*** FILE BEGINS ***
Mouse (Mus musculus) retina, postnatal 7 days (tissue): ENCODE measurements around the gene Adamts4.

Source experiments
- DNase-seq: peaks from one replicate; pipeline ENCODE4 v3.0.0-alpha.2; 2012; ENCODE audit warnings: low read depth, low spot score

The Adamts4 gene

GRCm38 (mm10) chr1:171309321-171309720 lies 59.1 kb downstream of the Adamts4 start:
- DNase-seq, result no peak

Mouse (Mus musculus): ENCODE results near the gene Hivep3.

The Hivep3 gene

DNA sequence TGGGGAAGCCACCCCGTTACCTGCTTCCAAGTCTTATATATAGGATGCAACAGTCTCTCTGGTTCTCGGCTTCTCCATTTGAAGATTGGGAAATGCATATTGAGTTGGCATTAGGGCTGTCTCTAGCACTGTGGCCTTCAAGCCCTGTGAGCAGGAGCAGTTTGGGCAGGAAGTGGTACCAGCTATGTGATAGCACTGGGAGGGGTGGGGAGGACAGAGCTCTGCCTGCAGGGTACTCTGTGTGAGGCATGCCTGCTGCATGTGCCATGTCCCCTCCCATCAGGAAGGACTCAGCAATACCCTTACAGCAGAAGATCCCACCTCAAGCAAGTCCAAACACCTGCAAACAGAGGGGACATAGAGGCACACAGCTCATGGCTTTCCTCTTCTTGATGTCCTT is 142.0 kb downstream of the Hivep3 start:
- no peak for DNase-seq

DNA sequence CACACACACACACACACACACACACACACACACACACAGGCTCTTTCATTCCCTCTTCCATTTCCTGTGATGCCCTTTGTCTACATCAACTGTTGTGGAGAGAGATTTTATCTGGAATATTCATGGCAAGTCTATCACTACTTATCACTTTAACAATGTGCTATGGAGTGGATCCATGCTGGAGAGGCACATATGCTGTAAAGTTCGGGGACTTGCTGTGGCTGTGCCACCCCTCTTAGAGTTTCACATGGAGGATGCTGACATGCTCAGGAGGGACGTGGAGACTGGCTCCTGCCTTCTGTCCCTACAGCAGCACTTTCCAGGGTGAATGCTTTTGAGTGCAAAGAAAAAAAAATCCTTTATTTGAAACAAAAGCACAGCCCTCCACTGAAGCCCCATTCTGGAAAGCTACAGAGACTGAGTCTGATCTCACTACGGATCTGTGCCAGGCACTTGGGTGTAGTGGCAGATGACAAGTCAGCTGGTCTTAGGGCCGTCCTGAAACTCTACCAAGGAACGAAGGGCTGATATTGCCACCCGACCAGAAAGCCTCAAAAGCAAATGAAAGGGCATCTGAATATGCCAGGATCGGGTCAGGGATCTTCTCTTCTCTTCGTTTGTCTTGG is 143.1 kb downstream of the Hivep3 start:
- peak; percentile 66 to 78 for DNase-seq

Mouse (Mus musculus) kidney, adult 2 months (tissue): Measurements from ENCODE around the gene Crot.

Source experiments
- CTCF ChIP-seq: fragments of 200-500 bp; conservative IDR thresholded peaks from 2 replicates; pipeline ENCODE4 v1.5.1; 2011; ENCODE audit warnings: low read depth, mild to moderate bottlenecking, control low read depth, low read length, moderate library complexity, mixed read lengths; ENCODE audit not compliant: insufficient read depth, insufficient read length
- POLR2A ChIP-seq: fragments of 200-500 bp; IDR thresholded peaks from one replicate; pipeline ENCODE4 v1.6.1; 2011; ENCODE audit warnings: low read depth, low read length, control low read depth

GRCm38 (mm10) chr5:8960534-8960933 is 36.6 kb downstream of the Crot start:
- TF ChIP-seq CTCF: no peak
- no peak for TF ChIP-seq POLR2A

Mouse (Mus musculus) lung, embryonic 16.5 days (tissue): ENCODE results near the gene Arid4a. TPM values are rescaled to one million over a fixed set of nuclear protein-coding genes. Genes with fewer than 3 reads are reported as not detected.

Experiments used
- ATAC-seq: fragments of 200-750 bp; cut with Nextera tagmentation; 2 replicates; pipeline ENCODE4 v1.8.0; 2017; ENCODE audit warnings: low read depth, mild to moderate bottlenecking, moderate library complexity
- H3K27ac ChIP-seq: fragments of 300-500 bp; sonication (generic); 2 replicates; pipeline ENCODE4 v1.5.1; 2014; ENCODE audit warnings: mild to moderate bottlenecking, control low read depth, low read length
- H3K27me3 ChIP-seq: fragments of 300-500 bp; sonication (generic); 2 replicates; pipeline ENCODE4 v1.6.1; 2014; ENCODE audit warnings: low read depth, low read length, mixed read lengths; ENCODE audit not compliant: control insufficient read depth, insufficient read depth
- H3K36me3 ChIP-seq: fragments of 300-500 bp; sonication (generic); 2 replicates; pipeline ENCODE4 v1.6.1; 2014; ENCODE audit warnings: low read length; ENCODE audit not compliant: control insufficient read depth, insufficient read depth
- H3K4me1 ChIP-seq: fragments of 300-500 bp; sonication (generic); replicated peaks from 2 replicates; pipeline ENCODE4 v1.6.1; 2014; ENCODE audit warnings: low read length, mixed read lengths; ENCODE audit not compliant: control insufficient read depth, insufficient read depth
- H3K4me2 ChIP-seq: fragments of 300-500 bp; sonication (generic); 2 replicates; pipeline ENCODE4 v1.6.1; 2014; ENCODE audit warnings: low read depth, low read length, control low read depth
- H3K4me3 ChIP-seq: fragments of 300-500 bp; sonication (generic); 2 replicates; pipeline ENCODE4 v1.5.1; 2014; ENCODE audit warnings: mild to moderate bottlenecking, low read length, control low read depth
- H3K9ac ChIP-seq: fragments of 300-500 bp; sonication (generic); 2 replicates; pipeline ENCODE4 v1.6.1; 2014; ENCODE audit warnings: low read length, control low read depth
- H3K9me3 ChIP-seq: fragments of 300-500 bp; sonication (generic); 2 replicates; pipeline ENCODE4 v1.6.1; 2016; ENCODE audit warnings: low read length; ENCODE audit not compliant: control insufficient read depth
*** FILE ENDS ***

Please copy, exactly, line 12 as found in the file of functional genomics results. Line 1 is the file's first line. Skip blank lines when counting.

- peak; percentile 66 to 78 for DNase-seq